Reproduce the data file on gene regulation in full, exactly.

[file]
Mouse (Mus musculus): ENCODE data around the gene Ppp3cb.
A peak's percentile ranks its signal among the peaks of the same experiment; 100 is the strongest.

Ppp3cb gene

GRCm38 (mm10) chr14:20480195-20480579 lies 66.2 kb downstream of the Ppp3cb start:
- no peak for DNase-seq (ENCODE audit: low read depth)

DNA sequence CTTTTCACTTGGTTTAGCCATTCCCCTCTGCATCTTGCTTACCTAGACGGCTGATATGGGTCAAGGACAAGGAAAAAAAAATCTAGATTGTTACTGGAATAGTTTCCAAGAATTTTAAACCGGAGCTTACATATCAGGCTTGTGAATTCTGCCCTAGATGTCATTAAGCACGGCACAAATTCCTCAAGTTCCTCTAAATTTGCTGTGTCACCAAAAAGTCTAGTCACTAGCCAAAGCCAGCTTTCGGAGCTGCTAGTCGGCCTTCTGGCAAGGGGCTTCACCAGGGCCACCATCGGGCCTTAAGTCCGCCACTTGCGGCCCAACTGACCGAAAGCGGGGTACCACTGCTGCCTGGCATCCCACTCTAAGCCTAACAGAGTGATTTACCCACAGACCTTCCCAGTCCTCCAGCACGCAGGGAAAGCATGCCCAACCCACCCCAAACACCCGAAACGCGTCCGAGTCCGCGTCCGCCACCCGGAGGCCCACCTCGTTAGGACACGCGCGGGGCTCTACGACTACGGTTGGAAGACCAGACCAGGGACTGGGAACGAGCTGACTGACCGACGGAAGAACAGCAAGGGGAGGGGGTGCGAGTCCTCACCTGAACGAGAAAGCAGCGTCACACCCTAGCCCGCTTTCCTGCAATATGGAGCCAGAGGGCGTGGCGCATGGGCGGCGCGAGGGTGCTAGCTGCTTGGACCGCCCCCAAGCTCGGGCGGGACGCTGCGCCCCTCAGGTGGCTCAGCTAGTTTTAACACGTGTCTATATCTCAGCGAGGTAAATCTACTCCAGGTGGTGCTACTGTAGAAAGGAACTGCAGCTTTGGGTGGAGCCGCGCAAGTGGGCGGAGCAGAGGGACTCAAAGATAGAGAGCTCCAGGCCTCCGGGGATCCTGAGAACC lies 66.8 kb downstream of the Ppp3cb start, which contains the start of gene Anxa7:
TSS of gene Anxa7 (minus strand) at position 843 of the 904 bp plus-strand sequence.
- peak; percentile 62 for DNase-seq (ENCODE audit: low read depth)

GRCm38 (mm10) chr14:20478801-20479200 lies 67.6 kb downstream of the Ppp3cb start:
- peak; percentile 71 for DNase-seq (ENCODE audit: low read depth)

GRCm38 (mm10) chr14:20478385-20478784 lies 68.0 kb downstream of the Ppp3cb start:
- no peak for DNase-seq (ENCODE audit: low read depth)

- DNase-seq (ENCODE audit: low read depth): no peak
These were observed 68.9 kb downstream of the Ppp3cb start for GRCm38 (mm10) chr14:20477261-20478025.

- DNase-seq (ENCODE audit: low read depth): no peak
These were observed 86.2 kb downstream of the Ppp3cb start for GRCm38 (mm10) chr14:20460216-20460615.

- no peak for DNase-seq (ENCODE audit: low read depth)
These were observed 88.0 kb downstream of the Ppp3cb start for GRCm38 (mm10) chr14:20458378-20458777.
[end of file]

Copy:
Mouse (Mus musculus): ENCODE data around the gene Ppp3cb.
A peak's percentile ranks its signal among the peaks of the same experiment; 100 is the strongest.

Ppp3cb gene

GRCm38 (mm10) chr14:20480195-20480579 lies 66.2 kb downstream of the Ppp3cb start:
- no peak for DNase-seq (ENCODE audit: low read depth)

DNA sequence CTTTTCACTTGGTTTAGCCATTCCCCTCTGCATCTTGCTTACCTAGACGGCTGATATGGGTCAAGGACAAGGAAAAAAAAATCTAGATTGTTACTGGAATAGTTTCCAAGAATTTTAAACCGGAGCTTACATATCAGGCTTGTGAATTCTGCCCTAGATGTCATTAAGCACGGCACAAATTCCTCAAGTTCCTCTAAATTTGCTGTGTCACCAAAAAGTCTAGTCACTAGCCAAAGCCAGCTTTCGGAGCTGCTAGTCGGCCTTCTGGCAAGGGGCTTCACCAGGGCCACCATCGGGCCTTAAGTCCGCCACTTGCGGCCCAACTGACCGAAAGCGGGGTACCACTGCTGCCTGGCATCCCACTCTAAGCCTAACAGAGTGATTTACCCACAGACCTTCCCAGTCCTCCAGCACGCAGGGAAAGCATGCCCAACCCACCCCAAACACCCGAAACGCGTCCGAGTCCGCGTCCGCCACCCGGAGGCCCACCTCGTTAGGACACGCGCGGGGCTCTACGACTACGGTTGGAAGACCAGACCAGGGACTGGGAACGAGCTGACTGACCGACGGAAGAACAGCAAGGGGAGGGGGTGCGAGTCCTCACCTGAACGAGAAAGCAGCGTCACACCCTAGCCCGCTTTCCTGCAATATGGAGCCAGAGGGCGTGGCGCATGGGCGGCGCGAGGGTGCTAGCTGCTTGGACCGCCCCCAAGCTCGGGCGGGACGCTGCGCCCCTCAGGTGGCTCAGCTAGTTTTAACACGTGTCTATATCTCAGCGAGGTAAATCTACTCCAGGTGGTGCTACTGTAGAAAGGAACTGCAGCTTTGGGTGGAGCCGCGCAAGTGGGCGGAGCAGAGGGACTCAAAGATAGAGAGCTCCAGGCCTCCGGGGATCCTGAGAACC lies 66.8 kb downstream of the Ppp3cb start, which contains the start of gene Anxa7:
TSS of gene Anxa7 (minus strand) at position 843 of the 904 bp plus-strand sequence.
- peak; percentile 62 for DNase-seq (ENCODE audit: low read depth)

GRCm38 (mm10) chr14:20478801-20479200 lies 67.6 kb downstream of the Ppp3cb start:
- peak; percentile 71 for DNase-seq (ENCODE audit: low read depth)

GRCm38 (mm10) chr14:20478385-20478784 lies 68.0 kb downstream of the Ppp3cb start:
- no peak for DNase-seq (ENCODE audit: low read depth)

- DNase-seq (ENCODE audit: low read depth): no peak
These were observed 68.9 kb downstream of the Ppp3cb start for GRCm38 (mm10) chr14:20477261-20478025.

- DNase-seq (ENCODE audit: low read depth): no peak
These were observed 86.2 kb downstream of the Ppp3cb start for GRCm38 (mm10) chr14:20460216-20460615.

- no peak for DNase-seq (ENCODE audit: low read depth)
These were observed 88.0 kb downstream of the Ppp3cb start for GRCm38 (mm10) chr14:20458378-20458777.